The war-function has grasped us so far; but the constructive interests may some day seem no less imperative, and impose on the individual a hardly lighter burden. Let me illustrate my idea more concretely. There is nothing to make one indignant in the mere fact that life is hard, that men should toil and suffer pain. The planetary conditions once for all are such, and we can stand it. But that so many men, by mere accidents of birth and opportunity, should have a life of nothing else but toil and pain and hardness and inferiority imposed upon them, should have no vacation, while others natively no more deserving never get any taste of this campaigning life at all, — this is capable of arousing indignation in reflective minds. It may end by seeming shameful to all of us that some of us have nothing but campaigning, and others nothing but unmanly ease. If now — and this is my idea — there were, instead of military conscription, a conscription of the whole youthful population to form for a certain number of years a part of the army enlisted against Nature, the injustice would tend to be evened out, and numerous other goods to the commonwealth would remain blind as the luxurious classes now are blind, to man's relations to the globe he lives on, and to the permanently sour and hard foundations of his higher life.
Much in James' essay is alien to current sensibility: a squeamishness about industrial and commercial means of generating wealth and and an assumption that those pursuits are opposed to the higher ends of justice and the higher virtues of martial society; a pious wish that we might all crave to be "owned" by the state so that we might serve its higher purposes; a casual sexism that assumes that the virtues he admires are inherently masculine, and a racism that assumes an inherent gulf between savage cannibals and "the general staff of any civilized nation."  More fundamentally, I am not surprised that Jimmy Carter's attempt to rally the country to the notion of a "moral equivalent of war," in which Fallows had a hand, fell flat.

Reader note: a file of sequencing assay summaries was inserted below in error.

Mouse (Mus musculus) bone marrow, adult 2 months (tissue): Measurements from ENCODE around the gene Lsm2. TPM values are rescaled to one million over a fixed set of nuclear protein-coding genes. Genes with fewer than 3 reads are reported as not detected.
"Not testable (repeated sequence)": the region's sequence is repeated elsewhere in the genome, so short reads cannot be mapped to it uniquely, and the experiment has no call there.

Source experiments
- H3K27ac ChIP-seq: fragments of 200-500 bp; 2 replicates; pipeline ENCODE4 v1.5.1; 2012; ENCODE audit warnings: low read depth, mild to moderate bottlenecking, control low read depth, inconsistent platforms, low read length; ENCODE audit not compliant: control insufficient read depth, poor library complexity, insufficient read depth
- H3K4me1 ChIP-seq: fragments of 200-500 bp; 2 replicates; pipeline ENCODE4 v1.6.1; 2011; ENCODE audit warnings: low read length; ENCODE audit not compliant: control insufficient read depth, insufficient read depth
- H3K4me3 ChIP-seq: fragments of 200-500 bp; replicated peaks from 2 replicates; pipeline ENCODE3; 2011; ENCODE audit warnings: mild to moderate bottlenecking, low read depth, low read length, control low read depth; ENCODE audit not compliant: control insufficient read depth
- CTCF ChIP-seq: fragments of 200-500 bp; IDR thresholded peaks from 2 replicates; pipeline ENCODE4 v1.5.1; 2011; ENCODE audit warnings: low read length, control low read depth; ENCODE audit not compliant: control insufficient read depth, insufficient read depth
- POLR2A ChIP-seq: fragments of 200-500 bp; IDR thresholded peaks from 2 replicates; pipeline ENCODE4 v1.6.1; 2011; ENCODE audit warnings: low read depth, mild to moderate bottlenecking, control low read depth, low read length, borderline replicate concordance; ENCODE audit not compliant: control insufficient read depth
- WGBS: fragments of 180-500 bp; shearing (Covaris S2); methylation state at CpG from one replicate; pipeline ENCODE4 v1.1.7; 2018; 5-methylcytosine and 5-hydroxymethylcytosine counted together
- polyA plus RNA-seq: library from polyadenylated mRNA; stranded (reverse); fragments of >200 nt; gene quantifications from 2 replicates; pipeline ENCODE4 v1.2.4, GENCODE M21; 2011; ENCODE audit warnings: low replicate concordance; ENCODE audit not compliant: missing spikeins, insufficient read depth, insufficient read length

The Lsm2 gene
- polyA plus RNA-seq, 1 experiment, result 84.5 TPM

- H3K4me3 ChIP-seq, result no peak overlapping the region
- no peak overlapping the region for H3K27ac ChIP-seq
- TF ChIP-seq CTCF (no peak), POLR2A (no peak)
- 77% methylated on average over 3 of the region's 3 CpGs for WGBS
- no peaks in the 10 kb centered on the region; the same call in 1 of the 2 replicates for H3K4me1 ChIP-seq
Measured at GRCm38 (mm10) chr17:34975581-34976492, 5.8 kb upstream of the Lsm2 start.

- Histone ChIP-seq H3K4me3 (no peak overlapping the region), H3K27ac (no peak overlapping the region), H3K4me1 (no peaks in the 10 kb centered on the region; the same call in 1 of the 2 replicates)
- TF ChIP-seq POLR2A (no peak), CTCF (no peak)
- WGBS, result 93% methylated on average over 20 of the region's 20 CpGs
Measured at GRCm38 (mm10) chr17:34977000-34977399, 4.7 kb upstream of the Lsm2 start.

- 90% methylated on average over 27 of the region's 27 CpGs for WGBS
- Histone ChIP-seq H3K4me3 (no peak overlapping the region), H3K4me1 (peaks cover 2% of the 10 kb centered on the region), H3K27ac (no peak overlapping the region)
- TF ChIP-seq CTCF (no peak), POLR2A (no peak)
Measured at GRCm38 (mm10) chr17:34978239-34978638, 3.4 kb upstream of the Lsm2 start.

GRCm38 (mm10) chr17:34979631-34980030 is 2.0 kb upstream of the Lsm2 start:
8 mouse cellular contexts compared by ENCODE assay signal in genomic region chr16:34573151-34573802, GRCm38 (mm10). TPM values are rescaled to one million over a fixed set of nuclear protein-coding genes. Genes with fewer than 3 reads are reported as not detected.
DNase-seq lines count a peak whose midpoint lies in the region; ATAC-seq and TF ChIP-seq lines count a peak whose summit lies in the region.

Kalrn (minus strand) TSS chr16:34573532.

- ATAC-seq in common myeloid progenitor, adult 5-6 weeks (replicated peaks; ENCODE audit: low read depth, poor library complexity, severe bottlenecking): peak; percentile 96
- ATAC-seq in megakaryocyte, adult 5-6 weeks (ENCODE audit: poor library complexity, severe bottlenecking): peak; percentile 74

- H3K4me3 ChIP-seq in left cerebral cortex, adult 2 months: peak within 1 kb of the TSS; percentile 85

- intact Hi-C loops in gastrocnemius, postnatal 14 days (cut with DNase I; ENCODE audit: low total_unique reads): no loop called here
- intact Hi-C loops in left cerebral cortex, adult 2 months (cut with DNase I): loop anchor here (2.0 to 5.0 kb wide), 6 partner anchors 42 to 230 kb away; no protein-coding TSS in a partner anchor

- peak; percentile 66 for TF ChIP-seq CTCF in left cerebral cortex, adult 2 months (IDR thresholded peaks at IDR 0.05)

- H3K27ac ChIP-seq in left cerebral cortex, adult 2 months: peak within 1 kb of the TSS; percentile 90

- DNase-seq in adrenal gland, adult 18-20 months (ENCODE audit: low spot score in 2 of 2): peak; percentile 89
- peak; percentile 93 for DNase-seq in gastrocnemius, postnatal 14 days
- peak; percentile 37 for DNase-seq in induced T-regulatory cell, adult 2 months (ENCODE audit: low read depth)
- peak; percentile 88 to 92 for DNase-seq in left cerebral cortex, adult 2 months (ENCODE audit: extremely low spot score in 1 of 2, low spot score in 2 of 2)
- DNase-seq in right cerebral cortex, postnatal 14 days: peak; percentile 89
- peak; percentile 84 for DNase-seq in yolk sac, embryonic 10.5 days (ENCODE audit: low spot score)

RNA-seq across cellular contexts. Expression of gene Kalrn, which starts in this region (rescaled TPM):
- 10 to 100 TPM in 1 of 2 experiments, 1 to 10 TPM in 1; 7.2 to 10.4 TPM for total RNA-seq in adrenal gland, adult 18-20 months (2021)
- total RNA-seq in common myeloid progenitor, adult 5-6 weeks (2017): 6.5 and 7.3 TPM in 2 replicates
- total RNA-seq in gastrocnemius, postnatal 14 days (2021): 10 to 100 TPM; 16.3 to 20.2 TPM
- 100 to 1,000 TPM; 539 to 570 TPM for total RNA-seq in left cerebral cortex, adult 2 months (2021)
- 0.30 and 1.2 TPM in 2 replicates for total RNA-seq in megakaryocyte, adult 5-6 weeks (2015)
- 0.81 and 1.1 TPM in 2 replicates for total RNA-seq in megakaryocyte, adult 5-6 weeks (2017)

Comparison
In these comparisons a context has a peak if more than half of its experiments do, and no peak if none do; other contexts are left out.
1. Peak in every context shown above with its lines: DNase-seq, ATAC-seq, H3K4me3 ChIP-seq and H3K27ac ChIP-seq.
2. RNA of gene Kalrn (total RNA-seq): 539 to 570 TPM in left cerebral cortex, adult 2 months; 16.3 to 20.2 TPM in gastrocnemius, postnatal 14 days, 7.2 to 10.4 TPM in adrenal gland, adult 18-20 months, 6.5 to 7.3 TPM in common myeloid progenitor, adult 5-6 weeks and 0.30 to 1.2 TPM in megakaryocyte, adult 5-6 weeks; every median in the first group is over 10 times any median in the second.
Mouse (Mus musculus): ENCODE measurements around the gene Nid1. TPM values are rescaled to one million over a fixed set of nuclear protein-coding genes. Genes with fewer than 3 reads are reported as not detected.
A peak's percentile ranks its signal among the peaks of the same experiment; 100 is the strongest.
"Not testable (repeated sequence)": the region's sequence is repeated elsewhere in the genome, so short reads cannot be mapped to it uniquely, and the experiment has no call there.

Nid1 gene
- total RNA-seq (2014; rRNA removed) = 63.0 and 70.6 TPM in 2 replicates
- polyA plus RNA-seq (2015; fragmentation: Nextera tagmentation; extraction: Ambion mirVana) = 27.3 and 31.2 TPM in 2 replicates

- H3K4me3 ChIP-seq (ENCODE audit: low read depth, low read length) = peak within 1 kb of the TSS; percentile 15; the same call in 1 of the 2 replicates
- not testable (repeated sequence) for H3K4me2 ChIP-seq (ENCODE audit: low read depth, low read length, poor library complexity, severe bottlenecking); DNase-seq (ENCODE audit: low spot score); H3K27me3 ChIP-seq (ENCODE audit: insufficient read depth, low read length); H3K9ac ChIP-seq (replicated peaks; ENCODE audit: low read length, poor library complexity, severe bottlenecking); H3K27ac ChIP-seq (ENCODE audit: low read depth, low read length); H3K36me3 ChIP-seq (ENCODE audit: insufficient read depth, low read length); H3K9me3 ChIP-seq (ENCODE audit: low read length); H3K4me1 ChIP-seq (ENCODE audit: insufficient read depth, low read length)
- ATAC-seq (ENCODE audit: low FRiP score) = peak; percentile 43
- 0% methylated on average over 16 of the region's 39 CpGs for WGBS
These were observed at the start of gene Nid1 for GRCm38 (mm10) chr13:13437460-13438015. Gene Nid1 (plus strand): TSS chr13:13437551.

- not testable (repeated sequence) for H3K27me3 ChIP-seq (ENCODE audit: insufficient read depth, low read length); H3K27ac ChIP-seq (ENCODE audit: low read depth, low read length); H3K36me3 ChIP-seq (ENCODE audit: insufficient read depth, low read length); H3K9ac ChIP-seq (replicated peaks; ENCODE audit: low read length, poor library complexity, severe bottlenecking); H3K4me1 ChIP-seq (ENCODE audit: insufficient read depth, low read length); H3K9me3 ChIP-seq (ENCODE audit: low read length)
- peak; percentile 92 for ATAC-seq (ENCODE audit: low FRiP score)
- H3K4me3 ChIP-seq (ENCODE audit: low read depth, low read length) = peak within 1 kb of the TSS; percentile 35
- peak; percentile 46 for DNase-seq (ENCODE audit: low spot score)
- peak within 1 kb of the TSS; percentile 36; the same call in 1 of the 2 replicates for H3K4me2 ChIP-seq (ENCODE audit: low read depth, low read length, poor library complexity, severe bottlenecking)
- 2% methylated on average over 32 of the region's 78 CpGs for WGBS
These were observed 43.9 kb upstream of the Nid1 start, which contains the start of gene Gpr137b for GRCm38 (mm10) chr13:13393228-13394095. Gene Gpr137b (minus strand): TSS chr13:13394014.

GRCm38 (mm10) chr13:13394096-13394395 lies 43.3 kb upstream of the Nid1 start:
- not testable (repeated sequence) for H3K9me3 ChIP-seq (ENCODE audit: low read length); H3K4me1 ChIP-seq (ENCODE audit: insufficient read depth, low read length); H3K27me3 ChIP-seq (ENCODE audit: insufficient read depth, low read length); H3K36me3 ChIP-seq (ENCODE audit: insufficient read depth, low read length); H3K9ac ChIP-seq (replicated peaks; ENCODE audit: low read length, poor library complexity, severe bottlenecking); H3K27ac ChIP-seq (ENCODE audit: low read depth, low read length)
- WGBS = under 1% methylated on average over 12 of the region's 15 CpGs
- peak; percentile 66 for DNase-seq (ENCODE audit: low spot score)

Those today who admire martial virtues, as most people I think still do, still probably don't consider "equivalent of war," moral or otherwise, a compliment to the thing equated. Though James was aware enough of war's destructive force to try to imagine a way for humanity to escape its grip , we've had a century of atrocity that he dreamed not of. Then too, the virtues exercised by, say, the Gates Foundation, or someone designing an electric car, or building schools in Afghanistan, or delivering babies in Haiti,  seem incommensurate with those of soldiers in battle -- notwithstanding the high credit that Greg Mortenson, the author of Three Cups of Tea, has in the US military now, or the remarkable extent to which U.S. soldiers in Iraq and Afghanistan have thrown themselves into the arts of civiil administration and village and tribal governance.

If the equivalence strikes a false note, however, James' contention that humanity must invest itself as fervently in constructive pursuits as it has in war remains valid.  So does his conviction that competition must fuel those pursuits, that human beings must strive against each other as well as nature.   I wonder what he would think of Fukuyama's notion that sheer competitive pressure will ultimately push all nations, and the species at large, toward capitalism and democracy.  Not much, perhaps -- he seems to credit the notion that too much focus on commerce breeds moral decay. Here I butt up against my ignorance of James' broader political thinking and writing (I know only his Varieties of Religious Experience, which made quite an impression on me as an undergraduate.  James has a bracing openness to the wide variety he ably chronicles).

 See also The moral equivalent of warmongering